Hate is on the Rise and the Pennsylvania Legislature Must Act

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James Elam IV

By James Elam, IV and Shoshana Schiller

On June 7, 1998, three men — two of them avowed white supremacists — lynched James Byrd, Jr., a Black man, in Jasper, Texas. After beating him, they brutally and barbarically killed James by dragging him 3½ miles behind their truck before dropping his body in front of an African American church.

Just a few months later, in October 1998, Matthew Shepard, a gay college student, was beaten, tortured and left to die tied to a barbed-wire fence. The year before James and Matthew were murdered, legislation to expand and strengthen the existing federal hate crimes law was proposed in Congress but did not pass.


However, the murders of James and Matthew, motivated by hatred, led to the eventual passage of the Matthew Shepard and James Byrd, Jr. Hate Crimes Prevention Act almost 12 years later. The act extended existing law to include hate crimes based on gender, sexual orientation, gender identity and disability, and strengthened the existing federal hate crimes law.

Shoshana Schiller

Since the passage of the HCPA at the federal level, Pennsylvania inexplicably has not enacted a comprehensive hate crimes law that encompasses crimes based on sexual orientation, gender, gender identity or disability, despite efforts to do so.

While a more comprehensive hate crimes law was proposed in 2019 by state Rep. Dan Frankel and state Sen. Larry Farnese, the bills were never taken up for a vote. In that same time, the number of reported hate crimes in Pennsylvania rose dramatically, up 98% from 2019 to 2020. And, as documented by the Anti-Defamation League, in 2021 Pennsylvania had the highest incidents of white supremacist propaganda distribution of any state in the country, by a wide margin.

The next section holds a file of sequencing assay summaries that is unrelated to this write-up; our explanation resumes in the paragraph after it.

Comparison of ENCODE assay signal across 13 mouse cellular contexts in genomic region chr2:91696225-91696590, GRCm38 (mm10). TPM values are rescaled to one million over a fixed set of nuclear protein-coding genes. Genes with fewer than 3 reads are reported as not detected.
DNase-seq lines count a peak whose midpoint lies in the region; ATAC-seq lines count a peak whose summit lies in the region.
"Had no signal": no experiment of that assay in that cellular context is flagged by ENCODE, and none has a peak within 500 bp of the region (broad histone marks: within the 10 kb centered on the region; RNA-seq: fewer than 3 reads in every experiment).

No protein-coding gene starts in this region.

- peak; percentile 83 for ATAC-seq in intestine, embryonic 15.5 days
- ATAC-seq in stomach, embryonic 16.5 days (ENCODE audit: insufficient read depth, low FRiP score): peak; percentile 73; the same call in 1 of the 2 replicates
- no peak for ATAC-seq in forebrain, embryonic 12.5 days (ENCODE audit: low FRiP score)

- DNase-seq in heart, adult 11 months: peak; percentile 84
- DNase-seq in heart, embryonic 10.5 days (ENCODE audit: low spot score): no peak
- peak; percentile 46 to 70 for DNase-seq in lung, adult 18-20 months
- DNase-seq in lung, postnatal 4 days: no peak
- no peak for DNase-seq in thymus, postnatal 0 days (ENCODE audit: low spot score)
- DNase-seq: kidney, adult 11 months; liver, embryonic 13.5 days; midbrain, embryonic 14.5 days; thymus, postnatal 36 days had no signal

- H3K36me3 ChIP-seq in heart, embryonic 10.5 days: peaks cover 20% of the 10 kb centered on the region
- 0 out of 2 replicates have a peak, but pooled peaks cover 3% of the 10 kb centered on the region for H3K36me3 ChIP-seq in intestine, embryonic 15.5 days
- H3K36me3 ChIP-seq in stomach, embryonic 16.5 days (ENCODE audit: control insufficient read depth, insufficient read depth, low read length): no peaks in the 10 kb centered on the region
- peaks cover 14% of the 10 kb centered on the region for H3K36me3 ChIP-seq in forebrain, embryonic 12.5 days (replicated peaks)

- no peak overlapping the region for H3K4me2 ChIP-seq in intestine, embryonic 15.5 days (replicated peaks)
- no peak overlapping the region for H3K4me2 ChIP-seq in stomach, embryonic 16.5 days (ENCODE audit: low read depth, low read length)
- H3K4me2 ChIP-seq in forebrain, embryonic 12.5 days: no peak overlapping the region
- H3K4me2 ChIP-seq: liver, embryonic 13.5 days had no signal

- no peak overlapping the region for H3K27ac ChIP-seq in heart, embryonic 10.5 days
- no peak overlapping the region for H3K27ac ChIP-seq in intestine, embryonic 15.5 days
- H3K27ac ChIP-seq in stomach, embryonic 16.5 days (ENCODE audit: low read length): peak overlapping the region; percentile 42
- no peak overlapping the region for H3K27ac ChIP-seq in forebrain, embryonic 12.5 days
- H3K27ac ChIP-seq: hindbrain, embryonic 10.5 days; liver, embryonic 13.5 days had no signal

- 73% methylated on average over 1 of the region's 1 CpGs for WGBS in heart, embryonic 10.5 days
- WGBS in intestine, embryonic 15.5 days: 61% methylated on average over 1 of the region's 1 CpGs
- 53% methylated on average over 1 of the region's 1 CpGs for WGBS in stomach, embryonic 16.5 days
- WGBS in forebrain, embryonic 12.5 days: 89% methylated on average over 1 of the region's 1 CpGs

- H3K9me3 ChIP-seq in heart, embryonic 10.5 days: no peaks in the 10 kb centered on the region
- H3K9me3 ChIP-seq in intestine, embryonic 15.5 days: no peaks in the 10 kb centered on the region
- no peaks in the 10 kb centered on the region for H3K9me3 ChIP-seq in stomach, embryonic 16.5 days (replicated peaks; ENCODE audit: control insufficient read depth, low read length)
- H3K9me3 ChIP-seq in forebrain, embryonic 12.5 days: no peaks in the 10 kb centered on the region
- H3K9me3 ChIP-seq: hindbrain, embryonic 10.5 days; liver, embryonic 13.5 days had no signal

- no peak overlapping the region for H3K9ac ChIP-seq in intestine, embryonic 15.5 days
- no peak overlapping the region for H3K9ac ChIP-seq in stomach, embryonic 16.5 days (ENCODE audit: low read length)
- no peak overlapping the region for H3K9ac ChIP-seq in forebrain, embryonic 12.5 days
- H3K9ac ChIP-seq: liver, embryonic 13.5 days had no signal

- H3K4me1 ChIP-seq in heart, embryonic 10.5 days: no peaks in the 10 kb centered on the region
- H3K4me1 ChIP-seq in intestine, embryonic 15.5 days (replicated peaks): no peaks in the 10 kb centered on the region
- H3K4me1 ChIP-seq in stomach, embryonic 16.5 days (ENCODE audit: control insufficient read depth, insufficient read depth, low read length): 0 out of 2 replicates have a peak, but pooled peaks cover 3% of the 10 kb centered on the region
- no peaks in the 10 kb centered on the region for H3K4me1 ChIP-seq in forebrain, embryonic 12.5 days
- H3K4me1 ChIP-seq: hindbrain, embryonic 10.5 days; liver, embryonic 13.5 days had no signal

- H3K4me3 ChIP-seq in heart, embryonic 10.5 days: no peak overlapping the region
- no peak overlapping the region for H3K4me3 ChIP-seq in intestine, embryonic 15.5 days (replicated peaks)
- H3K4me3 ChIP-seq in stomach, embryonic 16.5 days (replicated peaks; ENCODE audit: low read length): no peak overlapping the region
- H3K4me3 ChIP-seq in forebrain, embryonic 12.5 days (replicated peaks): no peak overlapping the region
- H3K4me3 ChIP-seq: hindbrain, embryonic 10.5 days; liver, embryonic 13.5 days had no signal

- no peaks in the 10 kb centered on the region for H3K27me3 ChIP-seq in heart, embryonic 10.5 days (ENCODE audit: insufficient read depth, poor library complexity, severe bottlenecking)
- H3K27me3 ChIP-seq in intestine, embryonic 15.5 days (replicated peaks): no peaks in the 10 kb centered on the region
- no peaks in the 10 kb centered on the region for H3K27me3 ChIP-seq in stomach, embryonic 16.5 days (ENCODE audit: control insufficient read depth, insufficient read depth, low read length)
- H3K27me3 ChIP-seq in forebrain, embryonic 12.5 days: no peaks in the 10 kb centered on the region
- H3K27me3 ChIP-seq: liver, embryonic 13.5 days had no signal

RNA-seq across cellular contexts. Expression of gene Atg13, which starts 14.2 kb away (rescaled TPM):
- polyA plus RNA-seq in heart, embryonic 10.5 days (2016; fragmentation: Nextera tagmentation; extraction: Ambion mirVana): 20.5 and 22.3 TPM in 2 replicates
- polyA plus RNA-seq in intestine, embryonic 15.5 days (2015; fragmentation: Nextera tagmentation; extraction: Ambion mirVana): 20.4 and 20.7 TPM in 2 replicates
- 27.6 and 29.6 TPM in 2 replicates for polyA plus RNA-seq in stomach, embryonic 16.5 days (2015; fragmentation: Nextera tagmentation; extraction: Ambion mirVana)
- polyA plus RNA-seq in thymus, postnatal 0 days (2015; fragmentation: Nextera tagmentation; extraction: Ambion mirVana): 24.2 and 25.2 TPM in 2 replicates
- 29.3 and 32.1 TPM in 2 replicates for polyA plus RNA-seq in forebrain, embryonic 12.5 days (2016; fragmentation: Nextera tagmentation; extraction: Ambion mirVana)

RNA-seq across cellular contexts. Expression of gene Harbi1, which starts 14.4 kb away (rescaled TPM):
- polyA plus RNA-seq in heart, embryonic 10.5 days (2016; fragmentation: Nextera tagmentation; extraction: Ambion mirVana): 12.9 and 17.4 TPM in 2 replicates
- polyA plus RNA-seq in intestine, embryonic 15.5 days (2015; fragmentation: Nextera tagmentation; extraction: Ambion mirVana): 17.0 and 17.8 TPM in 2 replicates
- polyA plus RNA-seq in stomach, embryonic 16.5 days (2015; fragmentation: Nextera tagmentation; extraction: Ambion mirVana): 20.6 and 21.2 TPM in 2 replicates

Across the country, in 2020, the number of hate crime murders was higher than it has been since before the HCPA was signed into law. Hate crimes against Black people rose more than 43% between 2019 and 2020 and against Asian Americans and Pacific Islanders 61%. Antisemitic incidents rose to an all-time high in 2021, a 34% increase over 2020. Hate crimes based on gender identity rose 18% in 2019 and another 19% in 2020. In Wyoming, where Shepard was murdered, hate crimes were up 260% between 2019 and 2020.

We know that hate is rarely confined to just one group. The tragic racially motivated killing of innocent shoppers in Buffalo was foretold by a writing that attacked both Black people and Jews. White supremacists openly strike out not only against people of color but also against members of the gender-queer community.

It is clear, now more than ever, that it is time to address Pennsylvania’s weak laws against hate. This is not a discussion of policy but of basic humanity. The Commonwealth of Pennsylvania has a motto: Virtue, Liberty and Independence. Those words ring hollow if many of our fellow residents live in constant fear of the growing problem of hate crimes being committed against them in an environment where their chosen government refuses to enact laws to protect their lives.

We can do better, we should do better and we must do better to push back against the growing threat of white supremacy and hatred. The Pennsylvania Legislature must act. JE

James Elam, IV and Shoshana Schiller are co-chairs of the Black-Jewish Alliance of the ADL.  Elam is the managing partner of Elamental, a multidisciplinary agency focusing on technology, media, sports and social action. Schiller is an environmental attorney in the Philadelphia area.

2 COMMENTS

  1. Why isn’t it mentioned that, for decades now, Daryl Metcalfe has refused to allow any legislation mentioning LGBT citizens out of committee because he insists on forcing his own religious beliefs, which insist on hatred and violence against sexual minorities?

  2. A law does not stop a criminal. Punishment will stop a criminal for a period of time, An individual must learn how and be prepared to protect and defend his/her self.

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